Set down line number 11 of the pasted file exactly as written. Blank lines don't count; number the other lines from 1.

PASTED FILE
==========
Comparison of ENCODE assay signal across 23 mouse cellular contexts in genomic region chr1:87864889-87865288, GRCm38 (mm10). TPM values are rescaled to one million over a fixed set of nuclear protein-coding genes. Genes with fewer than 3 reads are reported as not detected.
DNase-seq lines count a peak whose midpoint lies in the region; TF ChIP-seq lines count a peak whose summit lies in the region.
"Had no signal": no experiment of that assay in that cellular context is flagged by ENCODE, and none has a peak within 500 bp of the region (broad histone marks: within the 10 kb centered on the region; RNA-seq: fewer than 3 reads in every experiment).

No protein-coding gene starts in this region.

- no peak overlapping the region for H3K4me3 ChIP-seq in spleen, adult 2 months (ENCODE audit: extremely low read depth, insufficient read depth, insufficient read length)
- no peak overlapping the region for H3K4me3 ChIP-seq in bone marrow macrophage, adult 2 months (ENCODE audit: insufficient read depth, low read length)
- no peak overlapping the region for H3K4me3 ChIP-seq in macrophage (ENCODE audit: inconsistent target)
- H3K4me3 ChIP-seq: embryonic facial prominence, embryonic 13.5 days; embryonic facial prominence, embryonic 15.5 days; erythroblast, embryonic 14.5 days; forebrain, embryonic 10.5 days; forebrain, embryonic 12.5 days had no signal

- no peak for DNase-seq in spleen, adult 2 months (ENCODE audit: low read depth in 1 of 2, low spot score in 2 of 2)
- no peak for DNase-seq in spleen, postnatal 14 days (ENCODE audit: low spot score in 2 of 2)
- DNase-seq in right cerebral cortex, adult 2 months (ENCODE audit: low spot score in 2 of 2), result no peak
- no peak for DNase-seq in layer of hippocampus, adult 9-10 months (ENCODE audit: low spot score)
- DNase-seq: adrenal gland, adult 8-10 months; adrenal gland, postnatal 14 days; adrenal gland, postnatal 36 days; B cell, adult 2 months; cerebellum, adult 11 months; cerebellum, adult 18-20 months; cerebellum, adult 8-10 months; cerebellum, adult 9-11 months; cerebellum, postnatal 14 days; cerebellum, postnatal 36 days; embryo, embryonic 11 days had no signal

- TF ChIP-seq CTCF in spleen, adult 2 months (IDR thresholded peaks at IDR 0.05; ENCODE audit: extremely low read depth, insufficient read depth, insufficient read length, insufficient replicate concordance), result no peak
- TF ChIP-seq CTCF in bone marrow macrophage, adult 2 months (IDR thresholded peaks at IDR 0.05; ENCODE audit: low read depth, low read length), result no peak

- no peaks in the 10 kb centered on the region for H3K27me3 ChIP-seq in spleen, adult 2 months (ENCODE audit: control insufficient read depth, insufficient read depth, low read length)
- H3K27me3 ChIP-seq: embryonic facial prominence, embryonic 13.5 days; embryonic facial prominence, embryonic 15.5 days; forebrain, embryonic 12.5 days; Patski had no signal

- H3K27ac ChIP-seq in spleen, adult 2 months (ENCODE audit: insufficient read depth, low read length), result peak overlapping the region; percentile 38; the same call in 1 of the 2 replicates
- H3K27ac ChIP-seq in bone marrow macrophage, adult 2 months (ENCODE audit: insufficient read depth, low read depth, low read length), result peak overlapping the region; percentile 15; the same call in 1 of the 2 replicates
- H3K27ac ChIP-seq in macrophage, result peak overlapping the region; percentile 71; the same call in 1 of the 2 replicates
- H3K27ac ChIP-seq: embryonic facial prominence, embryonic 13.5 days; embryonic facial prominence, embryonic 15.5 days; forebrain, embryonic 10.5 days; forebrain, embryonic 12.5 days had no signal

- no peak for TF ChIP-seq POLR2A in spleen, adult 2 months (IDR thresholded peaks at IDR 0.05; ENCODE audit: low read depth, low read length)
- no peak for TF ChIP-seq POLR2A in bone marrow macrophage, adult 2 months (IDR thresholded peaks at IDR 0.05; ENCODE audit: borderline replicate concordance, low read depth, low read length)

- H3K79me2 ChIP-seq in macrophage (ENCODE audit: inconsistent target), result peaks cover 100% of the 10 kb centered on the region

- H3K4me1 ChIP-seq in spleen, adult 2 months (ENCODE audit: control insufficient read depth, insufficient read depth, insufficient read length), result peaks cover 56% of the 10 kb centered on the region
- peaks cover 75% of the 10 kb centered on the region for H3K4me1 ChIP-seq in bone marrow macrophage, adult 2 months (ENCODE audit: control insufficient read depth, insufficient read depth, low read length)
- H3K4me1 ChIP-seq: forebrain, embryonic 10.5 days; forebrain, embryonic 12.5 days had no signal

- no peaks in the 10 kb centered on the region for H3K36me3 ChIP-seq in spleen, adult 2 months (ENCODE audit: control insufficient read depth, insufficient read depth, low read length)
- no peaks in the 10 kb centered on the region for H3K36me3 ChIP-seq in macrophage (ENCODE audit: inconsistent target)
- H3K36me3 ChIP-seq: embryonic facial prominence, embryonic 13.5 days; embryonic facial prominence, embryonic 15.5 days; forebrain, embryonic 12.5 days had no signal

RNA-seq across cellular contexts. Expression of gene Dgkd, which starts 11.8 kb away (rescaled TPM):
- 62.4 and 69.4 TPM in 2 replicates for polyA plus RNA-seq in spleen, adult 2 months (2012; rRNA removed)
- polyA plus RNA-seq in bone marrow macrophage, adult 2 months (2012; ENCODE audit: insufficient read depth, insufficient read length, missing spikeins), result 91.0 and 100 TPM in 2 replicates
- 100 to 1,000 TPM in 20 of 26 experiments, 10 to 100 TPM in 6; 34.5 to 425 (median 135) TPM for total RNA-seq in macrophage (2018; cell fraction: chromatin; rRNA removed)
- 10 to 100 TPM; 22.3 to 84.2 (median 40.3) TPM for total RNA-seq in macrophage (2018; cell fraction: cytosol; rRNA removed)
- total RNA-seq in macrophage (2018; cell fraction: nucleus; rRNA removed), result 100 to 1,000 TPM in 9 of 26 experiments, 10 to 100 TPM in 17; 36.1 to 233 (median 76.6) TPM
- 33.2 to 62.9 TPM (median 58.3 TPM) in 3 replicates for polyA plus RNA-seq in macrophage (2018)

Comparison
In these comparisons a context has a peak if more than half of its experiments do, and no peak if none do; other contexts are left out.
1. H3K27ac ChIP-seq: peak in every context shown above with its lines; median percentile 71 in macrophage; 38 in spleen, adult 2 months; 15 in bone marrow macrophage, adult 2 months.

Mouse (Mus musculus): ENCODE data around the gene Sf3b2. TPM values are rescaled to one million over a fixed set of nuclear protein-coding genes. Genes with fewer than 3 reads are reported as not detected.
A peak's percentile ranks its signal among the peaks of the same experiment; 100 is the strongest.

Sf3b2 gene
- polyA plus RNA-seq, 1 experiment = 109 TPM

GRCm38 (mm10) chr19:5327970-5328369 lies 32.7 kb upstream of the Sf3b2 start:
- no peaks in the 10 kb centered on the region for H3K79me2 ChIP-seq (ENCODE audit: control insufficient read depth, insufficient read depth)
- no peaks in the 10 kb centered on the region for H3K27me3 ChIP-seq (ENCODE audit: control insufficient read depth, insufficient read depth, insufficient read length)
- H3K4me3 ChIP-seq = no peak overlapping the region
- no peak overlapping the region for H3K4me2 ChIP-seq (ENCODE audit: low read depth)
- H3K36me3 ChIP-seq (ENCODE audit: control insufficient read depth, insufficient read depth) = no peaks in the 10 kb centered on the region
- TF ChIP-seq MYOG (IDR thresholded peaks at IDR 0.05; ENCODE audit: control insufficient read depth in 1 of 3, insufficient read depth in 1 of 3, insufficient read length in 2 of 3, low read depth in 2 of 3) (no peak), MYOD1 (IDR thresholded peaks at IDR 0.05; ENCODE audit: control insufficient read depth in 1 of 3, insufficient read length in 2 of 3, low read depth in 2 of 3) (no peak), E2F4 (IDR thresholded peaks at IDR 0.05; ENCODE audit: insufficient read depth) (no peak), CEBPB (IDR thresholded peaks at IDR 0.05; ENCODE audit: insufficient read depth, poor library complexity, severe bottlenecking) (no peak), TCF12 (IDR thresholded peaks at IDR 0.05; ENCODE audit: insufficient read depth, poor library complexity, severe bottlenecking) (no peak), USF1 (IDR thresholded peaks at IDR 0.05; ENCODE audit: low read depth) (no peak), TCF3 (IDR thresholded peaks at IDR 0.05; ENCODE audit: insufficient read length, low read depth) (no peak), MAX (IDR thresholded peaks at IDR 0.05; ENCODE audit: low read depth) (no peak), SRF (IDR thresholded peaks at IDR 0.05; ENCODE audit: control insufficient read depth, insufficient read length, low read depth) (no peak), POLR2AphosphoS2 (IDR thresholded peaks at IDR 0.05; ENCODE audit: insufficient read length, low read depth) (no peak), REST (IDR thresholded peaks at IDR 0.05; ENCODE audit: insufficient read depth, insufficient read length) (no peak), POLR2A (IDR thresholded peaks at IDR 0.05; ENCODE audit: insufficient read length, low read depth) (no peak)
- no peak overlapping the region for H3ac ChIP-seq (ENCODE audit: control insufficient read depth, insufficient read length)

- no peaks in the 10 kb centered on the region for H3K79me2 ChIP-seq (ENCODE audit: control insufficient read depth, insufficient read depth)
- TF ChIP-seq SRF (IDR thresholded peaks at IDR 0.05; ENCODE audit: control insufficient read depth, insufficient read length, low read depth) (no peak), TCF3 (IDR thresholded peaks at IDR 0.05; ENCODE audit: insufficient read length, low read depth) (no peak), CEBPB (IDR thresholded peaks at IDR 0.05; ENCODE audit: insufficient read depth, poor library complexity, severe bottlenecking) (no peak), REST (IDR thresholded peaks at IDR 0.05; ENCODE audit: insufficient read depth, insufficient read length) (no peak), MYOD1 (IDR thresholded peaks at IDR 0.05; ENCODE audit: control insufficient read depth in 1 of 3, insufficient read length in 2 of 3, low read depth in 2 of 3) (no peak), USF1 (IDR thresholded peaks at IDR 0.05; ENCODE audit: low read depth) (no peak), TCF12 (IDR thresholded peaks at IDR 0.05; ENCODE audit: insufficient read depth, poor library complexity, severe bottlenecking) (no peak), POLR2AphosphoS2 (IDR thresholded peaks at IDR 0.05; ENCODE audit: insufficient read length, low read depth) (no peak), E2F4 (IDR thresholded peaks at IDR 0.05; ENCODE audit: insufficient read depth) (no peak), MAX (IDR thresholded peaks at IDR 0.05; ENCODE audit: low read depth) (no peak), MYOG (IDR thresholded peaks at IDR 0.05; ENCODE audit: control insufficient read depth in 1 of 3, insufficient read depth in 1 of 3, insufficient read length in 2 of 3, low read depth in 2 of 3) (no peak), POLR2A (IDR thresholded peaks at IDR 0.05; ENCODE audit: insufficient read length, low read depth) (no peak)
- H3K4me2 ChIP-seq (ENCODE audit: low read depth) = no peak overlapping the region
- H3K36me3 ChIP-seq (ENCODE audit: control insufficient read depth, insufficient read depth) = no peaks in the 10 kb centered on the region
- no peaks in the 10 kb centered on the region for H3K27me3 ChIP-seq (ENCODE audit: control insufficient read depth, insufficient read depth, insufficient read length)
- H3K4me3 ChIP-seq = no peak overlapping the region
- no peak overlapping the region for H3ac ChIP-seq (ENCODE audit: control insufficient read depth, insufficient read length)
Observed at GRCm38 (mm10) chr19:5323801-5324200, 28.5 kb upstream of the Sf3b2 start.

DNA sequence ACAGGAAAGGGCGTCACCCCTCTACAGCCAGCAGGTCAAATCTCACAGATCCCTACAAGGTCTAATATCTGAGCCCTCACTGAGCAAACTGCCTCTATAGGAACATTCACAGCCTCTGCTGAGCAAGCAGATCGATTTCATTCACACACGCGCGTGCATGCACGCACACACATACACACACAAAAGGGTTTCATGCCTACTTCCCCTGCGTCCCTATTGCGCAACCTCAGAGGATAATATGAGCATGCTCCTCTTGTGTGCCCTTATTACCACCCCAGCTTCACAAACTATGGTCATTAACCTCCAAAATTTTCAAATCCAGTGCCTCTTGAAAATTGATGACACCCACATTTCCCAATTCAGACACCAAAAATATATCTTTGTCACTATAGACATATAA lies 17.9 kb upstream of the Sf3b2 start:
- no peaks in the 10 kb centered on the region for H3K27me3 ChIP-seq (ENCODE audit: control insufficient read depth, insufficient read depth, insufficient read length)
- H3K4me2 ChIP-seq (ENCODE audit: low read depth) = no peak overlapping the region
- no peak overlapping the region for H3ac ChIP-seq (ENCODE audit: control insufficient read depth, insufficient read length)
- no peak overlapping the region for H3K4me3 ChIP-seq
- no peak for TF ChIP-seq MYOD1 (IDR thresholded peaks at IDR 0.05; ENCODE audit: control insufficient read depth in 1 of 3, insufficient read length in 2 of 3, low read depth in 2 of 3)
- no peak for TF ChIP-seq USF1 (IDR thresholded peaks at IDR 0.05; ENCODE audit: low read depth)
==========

- DNase-seq in right cerebral cortex, adult 2 months (ENCODE audit: low spot score in 2 of 2), result no peak